Vince Lattanzio, NBC10.com
A week after a Center City building collapse claimed the lives of six people and injured 13, the remains stand in a mass of broken wood, brick and glass.
One week after brick, mortar and wood fell from the sky in Center City, Philadelphia, sadness and anger still grips the neighborhood.
“It’s just sad to see that someone had to lose their life because someone’s not thinking,” Patricia Hunt of Wynnefield said as she stood at 22nd and Market Streets Wednesday morning.
It was around 10:40 a.m. on June 5 when the four-story outer wall of 2136 Market Street crumbled onto the Salvation Army Thrift Store next door. Six people were killed in the collapse -- three employees and three patrons. The wall also buried 13 others throughout the store – including in the basement. They were eventually rescued by citizens and first responders.
Excavator operator Kane R. Robert, also known as Sean Benschop, stands charged in the collapse and now a grand jury is being convened to uncover whether other people should be held responsible. The city was quick to change regulations for demolition contractors after the collapse.
And seven days later, a large pile of rubble is all that is left.
The structures that remained partially standing after the fall have been leveled into a half-block wide mass of wood and brick. Glints of color from clothes and accessories that were once sold inside the Salvation Army shop dot the brown landscape. On one brick pile, a woman’s heel stands upright, with white tissue paper still neatly tucked inside.
The tragedy fresh in their minds, people stopped by the site early Wednesday to get a close look at the building’s remnants and remember those lost.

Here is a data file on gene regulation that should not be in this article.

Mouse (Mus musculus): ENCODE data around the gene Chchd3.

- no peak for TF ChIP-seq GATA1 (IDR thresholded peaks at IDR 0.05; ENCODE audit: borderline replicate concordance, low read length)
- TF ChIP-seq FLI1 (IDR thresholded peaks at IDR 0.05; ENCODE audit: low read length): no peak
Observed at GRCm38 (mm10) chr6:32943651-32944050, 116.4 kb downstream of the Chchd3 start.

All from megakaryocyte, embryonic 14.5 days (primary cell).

“I had to come by and see this for myself really to let it soak in a little more. You see it on the news, but just to come see it for real is really heartbreaking,” said Jim Maloney.
The Old City resident expressed his anger and frustration over the demolition practices that both citizens and experts have questioned.
“I hope, you know, L&I comes down on these people. It’s a travesty. These people didn’t have to die,” he said. “Just sucks all around.”
Chris Dougherty visited the site for the second time Wednesday. The attorney from Devon, Pa. says he first came here over the weekend.
“I’m just trying to pay respects. This is where people died, I’m just praying for the families really, the victims and the families,” he said.
“It’s just a shame, it really shouldn’t have happened, you know. I just hope justice prevails.”
A handful of people shared both men’s sentiments. Some shook their heads in disgust and anger as they stared down the ruins during their walk to work. Others stopped and offered up quiet remembrances at a simple memorial of flowers, candles, stuffed animals and flags for the victims.
At the center of the display is a wooden shipping pallet. Leaning up against the site’s chain link fence, printed photos of one of the victims, Kimberly Finnegan, are pasted to its front -- messages from loved ones handwritten underneath.
Beatrice Santorini knelt by the memorial as she reorganized bouquets of daisies and lilies knocked down by the wind. Afterward, the Penn linguistics professor recounted how she was at the thrift shop just an hour and a half before the deadly collapse.
“The last time I made a donation (to the Salvation Army) was at 9 o’clock a week ago,” she said.
A regular of the one-story thrift shop, she said it’s still hard to imagine that if the wall collapsed sooner, she could have been buried.
“I’ve been sad and I’ve been grieving and I’ve been angry at various people and also angry at myself,” she said. Santorini says she knew the building was being demolished, but never questioned the work – adding that she could have let herself walk “blindly” into a disaster.
“It didn’t occur to me that the wall could have come down,” she said.
Santorini, like others, now hopes the collapse will become a catalyst for change in the way demolitions are handed in Philadelphia.
“I’m glad new regulations are in place, I’m glad the grand jury is investigating."
While a stoic reminder of death and failure, the ruins are not expected to remain for long. Contractors were out surveying the site with officials from the Department of Licenses & Inspections Wednesday afternoon bidding for the chance to remove the rubble. That work could start by Thursday.